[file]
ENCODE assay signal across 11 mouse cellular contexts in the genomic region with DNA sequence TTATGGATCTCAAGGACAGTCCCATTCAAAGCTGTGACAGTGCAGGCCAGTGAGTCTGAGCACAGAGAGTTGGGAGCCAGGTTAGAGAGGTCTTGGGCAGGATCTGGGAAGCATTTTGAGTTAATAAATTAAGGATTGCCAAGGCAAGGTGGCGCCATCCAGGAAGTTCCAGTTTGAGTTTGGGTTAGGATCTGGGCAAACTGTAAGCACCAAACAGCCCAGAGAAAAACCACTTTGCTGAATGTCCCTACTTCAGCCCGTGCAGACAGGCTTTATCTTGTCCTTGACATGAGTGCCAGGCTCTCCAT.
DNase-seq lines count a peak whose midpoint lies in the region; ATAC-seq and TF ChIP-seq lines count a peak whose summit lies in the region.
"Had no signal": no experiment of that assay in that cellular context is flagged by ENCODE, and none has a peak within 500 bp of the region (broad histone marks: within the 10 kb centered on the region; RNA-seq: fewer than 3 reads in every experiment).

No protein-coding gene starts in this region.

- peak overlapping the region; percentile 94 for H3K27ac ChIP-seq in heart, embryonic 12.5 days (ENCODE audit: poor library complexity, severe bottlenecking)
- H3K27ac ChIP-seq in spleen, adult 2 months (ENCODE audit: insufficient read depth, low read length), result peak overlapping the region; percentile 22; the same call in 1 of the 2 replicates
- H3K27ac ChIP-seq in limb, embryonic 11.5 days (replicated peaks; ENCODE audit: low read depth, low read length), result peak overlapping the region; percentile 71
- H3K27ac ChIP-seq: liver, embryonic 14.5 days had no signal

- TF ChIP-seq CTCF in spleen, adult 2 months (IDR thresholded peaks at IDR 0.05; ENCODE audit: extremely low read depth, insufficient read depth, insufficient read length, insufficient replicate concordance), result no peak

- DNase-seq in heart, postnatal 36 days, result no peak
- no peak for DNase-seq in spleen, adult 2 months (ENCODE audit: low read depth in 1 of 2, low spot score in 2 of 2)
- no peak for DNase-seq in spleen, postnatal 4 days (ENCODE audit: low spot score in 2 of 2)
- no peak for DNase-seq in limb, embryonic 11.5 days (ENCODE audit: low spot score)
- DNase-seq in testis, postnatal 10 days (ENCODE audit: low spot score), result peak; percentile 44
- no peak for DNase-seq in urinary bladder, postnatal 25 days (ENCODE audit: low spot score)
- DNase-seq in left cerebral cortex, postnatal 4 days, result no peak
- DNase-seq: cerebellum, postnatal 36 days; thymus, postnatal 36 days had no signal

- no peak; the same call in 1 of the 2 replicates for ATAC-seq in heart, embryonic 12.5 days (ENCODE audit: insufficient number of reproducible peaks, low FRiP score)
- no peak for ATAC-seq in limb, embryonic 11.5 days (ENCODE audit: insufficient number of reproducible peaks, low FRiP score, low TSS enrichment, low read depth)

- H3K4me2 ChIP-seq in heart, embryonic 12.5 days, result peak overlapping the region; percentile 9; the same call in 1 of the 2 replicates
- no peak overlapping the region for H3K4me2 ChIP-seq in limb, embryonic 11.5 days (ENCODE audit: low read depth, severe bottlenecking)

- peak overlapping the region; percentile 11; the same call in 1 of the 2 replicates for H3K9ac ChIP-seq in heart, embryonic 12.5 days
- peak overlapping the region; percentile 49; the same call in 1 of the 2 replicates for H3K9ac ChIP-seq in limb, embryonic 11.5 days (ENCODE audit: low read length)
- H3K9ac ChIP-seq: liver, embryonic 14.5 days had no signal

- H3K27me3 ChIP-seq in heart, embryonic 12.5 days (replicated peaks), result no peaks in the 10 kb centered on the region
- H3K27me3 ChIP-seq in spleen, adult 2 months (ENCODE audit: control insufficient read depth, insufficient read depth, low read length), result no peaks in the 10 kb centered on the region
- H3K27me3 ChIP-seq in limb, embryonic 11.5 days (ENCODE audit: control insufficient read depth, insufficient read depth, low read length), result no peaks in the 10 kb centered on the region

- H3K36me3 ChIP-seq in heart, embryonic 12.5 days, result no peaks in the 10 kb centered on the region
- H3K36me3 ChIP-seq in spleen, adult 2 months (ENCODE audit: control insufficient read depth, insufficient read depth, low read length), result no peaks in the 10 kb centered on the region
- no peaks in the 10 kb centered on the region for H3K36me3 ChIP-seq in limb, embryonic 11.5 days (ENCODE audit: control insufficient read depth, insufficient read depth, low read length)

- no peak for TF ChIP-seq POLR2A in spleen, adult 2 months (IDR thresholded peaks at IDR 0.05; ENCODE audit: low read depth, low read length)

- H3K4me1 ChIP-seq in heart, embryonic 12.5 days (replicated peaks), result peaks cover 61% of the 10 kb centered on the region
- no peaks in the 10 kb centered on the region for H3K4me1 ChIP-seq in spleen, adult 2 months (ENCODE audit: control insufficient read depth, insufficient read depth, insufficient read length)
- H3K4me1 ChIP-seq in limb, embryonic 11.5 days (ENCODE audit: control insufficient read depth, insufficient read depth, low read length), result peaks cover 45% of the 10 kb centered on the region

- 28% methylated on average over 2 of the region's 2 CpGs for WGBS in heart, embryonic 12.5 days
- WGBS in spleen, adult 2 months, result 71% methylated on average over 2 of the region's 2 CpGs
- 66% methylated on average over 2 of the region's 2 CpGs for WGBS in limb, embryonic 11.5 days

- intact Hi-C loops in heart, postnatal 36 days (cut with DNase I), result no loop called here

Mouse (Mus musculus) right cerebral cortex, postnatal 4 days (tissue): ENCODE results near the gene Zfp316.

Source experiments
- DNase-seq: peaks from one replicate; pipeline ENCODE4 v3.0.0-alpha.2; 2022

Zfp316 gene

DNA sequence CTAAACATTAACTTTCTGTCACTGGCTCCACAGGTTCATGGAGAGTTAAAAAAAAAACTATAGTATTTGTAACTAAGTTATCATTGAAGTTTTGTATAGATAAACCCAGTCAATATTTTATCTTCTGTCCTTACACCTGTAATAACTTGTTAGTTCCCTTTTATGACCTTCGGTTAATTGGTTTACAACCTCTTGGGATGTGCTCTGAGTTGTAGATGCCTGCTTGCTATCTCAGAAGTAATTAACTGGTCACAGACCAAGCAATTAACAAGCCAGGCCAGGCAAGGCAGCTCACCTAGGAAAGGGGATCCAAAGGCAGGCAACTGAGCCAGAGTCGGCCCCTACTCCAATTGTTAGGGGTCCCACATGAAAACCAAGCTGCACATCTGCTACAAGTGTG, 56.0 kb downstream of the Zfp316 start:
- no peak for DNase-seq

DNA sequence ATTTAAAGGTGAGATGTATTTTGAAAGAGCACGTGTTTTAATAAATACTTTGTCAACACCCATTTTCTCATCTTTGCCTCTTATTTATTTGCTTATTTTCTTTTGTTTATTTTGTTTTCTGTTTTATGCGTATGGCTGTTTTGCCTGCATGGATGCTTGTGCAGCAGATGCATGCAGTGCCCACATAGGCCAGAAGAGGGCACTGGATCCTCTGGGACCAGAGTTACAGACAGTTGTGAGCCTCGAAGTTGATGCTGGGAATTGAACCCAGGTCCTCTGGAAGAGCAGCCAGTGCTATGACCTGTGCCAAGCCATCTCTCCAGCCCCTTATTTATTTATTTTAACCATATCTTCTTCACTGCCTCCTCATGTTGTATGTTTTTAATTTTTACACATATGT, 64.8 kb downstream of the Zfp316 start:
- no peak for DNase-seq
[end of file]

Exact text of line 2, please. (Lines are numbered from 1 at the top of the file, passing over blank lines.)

DNase-seq lines count a peak whose midpoint lies in the region; ATAC-seq and TF ChIP-seq lines count a peak whose summit lies in the region.